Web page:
Turkey breasts, drumsticks, wings, and whole turkeys are all suited for grilling. Whole turkeys that weigh 16 pounds or less are the recommended size for safe grilling. A larger turkey remains in the "Danger Zone" - between 40°F and 140°F - too long. Do not stuff the turkey. Because cooking is at a low temperature, it can take too long for the temperature of the stuffing to reach the required temperature of 165°F. Also, smoked stuffing has an undesirable flavor.

    Grilling time depends on many factors: the size and shape of the turkey, the distance from the heat, temperature of the coals, and the outside air temperature. Estimate 15 to 18 minutes per pound if using a covered grill. Always use a food thermometer. The turkey is done when the food thermometer, placed in the inner thigh, reaches 180°F.

    Gas Grilling
    Always start with a clean grill rack, bottom tray and catch pan. Gas grills must be preheated. All preheating and cooking should be done with the lid in the closed position. When preheating, turn the burners to high and close the lid. Preheating usually takes 10 to 15 minutes and the grill temperature should be about 500°F. The temperature is then lowered for most grilling.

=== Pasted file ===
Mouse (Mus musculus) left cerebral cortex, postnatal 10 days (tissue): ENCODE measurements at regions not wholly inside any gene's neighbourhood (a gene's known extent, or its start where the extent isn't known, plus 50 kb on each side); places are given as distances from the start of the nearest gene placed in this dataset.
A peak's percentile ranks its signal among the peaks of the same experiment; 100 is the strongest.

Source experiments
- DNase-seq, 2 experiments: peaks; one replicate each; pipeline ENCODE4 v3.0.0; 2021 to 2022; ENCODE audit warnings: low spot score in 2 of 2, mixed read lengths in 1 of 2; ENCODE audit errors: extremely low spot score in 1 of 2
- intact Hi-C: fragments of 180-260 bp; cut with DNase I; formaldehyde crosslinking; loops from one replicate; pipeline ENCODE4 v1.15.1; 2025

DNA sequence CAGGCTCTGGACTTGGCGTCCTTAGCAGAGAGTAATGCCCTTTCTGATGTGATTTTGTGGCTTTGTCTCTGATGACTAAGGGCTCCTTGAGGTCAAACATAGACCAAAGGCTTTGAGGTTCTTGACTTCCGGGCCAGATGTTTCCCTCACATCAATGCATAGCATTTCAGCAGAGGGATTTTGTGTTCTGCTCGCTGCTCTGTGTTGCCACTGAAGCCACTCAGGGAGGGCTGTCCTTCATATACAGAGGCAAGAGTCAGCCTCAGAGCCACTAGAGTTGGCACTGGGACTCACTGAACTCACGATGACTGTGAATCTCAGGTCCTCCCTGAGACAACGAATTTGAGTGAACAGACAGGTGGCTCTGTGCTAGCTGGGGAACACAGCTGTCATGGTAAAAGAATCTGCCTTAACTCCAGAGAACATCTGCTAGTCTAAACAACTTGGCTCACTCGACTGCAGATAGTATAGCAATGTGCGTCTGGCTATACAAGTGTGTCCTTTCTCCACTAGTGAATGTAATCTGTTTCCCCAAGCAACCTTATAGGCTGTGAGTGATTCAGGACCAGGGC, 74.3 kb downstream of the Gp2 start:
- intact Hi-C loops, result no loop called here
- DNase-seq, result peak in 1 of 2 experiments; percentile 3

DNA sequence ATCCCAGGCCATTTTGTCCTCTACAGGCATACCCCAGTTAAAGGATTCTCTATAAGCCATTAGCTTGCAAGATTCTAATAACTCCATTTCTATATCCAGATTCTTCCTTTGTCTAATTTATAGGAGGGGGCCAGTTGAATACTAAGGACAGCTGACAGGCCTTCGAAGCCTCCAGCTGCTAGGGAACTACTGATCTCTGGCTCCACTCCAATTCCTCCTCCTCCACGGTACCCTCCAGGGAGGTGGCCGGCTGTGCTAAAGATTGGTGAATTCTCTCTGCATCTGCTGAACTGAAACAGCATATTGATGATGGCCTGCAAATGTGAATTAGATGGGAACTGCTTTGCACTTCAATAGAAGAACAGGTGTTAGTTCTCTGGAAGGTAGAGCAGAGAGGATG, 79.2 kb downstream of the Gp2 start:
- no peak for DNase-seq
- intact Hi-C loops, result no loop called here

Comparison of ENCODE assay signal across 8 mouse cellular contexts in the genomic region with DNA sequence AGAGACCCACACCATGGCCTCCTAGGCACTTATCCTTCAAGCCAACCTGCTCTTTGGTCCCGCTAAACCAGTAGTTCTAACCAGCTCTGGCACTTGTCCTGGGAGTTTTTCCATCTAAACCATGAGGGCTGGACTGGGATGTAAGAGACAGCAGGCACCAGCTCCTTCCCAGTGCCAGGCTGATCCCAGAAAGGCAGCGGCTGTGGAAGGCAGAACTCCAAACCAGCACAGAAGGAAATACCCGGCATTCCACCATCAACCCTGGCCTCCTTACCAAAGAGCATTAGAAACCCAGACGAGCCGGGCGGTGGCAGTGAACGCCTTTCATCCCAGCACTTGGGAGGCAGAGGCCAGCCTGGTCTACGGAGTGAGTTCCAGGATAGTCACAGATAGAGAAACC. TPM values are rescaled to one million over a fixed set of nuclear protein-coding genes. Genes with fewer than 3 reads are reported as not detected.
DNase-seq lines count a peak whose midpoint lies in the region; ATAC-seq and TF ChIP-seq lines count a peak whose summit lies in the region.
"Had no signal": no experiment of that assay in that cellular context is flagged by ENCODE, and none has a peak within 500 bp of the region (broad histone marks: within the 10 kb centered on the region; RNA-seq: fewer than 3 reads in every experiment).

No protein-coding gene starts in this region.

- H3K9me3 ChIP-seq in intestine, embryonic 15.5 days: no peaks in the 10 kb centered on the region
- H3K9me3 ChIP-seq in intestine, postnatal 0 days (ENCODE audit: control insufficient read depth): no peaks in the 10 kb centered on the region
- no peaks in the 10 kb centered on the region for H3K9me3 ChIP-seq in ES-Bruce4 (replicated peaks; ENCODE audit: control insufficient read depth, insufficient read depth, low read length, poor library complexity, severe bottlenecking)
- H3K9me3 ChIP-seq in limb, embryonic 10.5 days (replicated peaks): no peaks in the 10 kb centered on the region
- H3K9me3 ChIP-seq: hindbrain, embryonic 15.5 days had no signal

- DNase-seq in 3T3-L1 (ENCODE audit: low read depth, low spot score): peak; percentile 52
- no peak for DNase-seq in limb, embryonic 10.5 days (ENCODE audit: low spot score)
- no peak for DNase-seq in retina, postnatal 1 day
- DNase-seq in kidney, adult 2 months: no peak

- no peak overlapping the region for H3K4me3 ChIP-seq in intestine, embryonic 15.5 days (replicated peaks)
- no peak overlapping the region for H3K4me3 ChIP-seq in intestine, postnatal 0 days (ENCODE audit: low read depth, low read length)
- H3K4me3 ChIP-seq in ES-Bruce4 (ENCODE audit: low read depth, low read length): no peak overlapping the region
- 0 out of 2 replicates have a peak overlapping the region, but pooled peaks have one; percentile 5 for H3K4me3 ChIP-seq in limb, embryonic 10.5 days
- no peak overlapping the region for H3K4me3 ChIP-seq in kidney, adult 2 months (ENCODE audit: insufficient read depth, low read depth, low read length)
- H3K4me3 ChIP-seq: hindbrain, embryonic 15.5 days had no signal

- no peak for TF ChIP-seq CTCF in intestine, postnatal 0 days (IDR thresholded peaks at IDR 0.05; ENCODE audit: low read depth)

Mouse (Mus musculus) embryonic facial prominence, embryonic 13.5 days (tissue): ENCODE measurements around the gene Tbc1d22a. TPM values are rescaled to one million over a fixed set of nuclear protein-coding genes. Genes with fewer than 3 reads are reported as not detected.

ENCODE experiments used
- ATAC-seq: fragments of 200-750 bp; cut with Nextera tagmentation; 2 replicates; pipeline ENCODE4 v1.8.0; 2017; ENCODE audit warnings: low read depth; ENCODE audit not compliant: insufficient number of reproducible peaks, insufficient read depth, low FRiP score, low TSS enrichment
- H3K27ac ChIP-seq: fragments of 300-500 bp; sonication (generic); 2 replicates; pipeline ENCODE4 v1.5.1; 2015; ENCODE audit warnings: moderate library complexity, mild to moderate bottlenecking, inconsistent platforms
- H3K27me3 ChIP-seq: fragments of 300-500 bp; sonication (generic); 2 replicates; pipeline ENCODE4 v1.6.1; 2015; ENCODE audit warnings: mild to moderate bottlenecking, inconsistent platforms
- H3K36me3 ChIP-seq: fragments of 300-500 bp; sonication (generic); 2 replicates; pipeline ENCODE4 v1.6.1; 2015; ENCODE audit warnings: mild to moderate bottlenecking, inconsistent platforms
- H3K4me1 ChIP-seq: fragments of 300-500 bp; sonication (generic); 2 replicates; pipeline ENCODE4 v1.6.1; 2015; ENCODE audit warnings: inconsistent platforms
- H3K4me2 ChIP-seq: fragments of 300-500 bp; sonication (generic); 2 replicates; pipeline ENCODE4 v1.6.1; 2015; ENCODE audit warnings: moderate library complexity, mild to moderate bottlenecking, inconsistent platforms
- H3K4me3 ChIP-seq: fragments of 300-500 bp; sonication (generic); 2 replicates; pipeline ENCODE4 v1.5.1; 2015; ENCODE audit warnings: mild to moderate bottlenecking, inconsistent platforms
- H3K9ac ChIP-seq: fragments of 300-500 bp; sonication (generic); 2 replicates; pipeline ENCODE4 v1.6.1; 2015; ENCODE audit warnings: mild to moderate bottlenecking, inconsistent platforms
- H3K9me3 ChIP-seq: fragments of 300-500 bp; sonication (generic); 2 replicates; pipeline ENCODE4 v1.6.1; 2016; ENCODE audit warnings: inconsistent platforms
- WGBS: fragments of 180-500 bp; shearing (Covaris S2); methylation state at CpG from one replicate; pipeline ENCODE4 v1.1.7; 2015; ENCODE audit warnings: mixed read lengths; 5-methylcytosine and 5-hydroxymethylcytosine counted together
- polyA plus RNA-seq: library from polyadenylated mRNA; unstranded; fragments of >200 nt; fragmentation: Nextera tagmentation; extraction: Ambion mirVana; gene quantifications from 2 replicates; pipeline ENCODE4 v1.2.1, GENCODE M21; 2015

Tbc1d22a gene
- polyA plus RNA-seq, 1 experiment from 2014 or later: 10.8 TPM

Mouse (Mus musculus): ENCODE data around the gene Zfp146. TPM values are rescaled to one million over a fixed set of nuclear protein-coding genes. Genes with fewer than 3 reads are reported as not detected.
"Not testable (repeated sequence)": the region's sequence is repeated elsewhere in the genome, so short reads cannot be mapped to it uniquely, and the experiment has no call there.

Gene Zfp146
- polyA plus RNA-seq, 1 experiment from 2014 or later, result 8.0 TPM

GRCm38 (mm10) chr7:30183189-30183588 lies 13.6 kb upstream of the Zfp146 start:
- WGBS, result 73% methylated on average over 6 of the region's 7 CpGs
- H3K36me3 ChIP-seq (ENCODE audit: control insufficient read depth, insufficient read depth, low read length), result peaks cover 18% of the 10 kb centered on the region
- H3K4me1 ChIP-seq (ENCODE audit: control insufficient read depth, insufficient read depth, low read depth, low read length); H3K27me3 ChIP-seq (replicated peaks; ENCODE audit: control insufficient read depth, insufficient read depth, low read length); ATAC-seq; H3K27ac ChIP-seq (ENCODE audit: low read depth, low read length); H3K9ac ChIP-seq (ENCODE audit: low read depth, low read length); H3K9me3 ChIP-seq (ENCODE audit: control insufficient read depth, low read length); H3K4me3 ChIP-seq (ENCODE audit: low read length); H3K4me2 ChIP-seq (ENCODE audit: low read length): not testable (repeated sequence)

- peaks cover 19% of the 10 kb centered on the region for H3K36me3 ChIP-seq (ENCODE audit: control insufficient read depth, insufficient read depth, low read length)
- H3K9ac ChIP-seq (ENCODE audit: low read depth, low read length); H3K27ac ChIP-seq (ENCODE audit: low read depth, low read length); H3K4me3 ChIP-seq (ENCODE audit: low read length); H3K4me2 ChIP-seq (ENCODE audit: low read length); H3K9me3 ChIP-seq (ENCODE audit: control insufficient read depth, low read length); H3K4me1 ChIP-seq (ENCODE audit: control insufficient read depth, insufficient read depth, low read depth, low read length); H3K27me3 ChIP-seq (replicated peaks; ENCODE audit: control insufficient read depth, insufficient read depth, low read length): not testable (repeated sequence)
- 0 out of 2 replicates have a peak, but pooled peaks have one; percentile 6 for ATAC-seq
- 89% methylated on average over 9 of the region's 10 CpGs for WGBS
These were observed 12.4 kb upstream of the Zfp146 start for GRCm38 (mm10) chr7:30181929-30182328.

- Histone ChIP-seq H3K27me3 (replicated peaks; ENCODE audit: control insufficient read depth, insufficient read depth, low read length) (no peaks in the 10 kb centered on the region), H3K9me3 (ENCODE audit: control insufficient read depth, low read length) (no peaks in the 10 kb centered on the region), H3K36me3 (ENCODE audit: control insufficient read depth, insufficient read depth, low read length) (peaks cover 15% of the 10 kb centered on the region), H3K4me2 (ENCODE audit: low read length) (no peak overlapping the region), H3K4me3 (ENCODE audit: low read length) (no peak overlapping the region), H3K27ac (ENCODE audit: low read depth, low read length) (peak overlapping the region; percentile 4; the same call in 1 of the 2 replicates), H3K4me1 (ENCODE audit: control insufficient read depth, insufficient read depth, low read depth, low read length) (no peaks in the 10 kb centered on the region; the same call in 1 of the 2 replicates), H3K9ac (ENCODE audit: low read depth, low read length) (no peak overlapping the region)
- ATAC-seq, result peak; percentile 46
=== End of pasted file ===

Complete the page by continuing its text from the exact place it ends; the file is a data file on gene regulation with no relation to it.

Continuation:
Direct Method
    The direct method of grilling is used for searing foods. To sear foods, place the food on the preheated cooking grates directly above the hot flame. Most grilling is completed by the indirect method at a lower temperature.

    Indirect Method
    The indirect method of grilling is achieved by turning off the burners directly beneath the food, while the burners on either side of the food are turned to the same heat setting (medium to low). The circulating heat cooks the food.

    When grilling a whole turkey or turkey breast, use a disposal drip pan to catch the drippings.

    Charcoal Grilling
    Begin with clean equipment and good quality charcoal. Be sure all vents are open. Build a pyramid of charcoal. As a guideline, for a 22-inch diameter grill, ignite about 50 charcoal briquettes. Allow the coals to glow red hot. Place an appliance thermometer on the food rack to monitor the inside grill air temperature. Allow the charcoal to develop a light coating of gray ash, about 25 to 30 minutes, with the temperature reaching 350°F (medium heat) before distributing the coals.